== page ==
Another way to determine if the chemical suit will meet your employee's level of exposure is to consider the CE marking or chemical suit type classification as marked on the PPE label. The six classes (1-6) starts with a basic level Type 6 protective garment which is used in Level D circumstances that present nuisance dust and dirt. Chemical resistant coveralls are a Type 6 garment that can be pair with gloves and safety shoes to keep the worker safe.

A fully encapsulated chemical suit for Level A hazards would be classified as a Type 1 chemical suit. The manufacturer should provide a chemical resistance list and a list of the tests passed for the design and style of the suit in question. By far, the most widely used chemical suits for manufacturing processes and industrial hazardous services are typically a Level 3 or a Level 4 chemical suit.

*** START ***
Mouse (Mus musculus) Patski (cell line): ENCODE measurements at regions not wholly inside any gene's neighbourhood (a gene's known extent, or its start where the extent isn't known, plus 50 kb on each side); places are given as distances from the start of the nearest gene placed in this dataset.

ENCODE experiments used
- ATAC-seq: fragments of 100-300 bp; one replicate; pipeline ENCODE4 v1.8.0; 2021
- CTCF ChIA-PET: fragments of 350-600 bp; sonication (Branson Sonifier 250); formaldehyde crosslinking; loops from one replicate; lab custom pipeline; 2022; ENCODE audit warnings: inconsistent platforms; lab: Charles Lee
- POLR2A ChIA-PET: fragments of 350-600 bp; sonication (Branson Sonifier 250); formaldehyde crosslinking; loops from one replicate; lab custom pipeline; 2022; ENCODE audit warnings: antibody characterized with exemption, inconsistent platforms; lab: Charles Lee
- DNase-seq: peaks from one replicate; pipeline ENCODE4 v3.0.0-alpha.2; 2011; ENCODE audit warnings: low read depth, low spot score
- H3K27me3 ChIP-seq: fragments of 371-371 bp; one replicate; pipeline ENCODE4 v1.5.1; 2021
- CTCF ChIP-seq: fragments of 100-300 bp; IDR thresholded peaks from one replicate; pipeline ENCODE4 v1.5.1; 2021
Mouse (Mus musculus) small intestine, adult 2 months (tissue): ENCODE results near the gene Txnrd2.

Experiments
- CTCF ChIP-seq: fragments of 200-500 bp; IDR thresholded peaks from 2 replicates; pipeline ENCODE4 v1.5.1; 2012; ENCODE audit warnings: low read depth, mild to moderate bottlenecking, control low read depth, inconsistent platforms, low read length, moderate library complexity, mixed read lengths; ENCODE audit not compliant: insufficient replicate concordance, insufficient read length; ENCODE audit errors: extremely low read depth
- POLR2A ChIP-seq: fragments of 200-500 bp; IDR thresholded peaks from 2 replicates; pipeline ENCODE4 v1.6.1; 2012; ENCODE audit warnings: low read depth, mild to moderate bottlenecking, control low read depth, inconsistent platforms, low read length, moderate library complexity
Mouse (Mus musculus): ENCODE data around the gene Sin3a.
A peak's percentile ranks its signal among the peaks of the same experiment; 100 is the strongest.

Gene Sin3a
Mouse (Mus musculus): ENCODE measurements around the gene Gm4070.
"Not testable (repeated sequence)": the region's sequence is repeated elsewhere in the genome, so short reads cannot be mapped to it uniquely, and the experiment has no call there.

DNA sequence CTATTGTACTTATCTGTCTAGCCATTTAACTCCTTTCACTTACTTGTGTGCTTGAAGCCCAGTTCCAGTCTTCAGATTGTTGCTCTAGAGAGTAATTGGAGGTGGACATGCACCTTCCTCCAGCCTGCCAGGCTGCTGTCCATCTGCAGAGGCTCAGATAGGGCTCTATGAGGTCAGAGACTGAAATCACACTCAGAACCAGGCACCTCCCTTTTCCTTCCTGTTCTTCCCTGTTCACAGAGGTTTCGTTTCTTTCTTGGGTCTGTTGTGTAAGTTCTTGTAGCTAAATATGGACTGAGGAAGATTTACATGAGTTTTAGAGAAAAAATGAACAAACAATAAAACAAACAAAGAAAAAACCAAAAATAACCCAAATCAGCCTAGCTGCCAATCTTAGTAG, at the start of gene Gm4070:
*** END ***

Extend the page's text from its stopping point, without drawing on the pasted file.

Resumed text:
Both Level 3 and Level 4 chemical suit levels protect against liquid chemicals and have either liquid-tight (type 3) or spray-tight (type 4) seams and joints. A Type 3 chemical suit is reusable, and is usually manufactured from layered PVC and fabric substrate materials. It is impervious to liquids and offers good protection against low concentration levels of acids. A Type 4 chemical suit is also reusable and offers very good protection against petroleum, dyes, machine oils, and crude oil. 

3. The Styles of Chemical Suit